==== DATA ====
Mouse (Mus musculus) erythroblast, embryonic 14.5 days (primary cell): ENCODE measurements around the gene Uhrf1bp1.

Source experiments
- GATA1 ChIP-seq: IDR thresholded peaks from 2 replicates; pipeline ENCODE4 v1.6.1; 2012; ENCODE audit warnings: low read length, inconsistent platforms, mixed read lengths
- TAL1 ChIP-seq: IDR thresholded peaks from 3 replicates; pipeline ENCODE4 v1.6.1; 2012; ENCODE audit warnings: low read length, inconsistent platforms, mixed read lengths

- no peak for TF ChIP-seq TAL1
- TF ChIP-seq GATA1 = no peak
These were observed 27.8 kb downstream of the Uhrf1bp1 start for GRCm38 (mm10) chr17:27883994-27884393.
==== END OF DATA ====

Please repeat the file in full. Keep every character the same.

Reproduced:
Mouse (Mus musculus) erythroblast, embryonic 14.5 days (primary cell): ENCODE measurements around the gene Uhrf1bp1.

Source experiments
- GATA1 ChIP-seq: IDR thresholded peaks from 2 replicates; pipeline ENCODE4 v1.6.1; 2012; ENCODE audit warnings: low read length, inconsistent platforms, mixed read lengths
- TAL1 ChIP-seq: IDR thresholded peaks from 3 replicates; pipeline ENCODE4 v1.6.1; 2012; ENCODE audit warnings: low read length, inconsistent platforms, mixed read lengths

- no peak for TF ChIP-seq TAL1
- TF ChIP-seq GATA1 = no peak
These were observed 27.8 kb downstream of the Uhrf1bp1 start for GRCm38 (mm10) chr17:27883994-27884393.